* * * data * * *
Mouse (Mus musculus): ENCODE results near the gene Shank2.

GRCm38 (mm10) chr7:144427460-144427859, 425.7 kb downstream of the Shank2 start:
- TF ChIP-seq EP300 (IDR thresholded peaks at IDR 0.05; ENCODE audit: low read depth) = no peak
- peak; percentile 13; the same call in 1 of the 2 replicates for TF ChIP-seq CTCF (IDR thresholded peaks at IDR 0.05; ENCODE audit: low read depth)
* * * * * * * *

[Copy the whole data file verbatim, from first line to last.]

Mouse (Mus musculus): ENCODE results near the gene Shank2.

GRCm38 (mm10) chr7:144427460-144427859, 425.7 kb downstream of the Shank2 start:
- TF ChIP-seq EP300 (IDR thresholded peaks at IDR 0.05; ENCODE audit: low read depth) = no peak
- peak; percentile 13; the same call in 1 of the 2 replicates for TF ChIP-seq CTCF (IDR thresholded peaks at IDR 0.05; ENCODE audit: low read depth)